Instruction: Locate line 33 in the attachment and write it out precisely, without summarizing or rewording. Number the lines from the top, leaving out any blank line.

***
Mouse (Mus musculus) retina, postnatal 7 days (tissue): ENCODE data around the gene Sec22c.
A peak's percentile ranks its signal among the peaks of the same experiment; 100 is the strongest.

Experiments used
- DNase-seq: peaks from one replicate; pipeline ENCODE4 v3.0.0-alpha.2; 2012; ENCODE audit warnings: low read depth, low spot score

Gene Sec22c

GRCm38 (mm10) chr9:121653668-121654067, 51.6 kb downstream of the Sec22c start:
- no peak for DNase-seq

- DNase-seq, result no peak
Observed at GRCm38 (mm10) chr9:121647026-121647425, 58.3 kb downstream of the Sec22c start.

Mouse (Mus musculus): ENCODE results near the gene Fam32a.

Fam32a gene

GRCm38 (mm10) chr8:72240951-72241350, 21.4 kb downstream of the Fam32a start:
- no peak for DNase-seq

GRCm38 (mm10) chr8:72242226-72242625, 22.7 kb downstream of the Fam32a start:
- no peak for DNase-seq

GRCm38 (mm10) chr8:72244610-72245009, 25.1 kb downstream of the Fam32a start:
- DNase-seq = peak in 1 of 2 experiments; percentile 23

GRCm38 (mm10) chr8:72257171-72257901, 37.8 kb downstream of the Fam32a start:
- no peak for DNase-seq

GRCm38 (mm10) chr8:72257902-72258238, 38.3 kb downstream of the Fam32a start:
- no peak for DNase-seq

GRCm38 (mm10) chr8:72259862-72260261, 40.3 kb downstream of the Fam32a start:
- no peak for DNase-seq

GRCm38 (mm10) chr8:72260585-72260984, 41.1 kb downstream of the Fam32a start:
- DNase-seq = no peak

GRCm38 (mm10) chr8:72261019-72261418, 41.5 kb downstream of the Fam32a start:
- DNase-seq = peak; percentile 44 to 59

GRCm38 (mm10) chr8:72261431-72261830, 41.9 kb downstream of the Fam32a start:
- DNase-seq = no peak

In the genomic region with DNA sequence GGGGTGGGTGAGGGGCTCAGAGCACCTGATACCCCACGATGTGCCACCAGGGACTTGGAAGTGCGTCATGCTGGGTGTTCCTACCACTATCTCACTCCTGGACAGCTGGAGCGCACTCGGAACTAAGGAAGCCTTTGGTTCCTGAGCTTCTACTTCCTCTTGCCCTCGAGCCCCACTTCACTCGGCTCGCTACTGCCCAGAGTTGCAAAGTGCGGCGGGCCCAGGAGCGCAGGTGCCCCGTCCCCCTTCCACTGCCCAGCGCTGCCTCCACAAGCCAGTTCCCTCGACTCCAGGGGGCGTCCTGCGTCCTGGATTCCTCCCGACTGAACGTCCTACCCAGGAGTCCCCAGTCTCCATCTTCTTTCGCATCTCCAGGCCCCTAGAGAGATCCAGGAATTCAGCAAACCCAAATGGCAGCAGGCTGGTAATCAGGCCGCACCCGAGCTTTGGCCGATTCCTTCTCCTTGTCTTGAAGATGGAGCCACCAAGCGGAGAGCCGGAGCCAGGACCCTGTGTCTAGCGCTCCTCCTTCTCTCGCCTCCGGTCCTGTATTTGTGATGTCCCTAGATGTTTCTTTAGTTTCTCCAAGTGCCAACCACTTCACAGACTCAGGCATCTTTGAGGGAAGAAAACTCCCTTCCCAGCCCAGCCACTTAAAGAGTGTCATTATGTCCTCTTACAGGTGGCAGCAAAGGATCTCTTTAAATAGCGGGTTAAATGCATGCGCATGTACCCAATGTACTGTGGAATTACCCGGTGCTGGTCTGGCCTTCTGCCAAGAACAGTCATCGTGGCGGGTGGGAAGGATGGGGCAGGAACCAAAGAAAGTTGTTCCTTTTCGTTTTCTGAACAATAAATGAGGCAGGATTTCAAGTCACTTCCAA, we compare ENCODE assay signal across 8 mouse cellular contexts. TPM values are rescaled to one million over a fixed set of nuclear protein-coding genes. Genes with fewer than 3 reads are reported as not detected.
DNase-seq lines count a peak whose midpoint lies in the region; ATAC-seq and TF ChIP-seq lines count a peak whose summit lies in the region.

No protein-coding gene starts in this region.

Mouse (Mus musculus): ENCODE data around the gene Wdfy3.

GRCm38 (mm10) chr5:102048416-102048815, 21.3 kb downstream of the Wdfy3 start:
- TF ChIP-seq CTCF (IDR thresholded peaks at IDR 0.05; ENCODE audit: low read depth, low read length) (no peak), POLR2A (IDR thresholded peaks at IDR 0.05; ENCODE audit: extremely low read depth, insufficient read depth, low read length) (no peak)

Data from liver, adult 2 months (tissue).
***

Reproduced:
Mouse (Mus musculus): ENCODE data around the gene Wdfy3.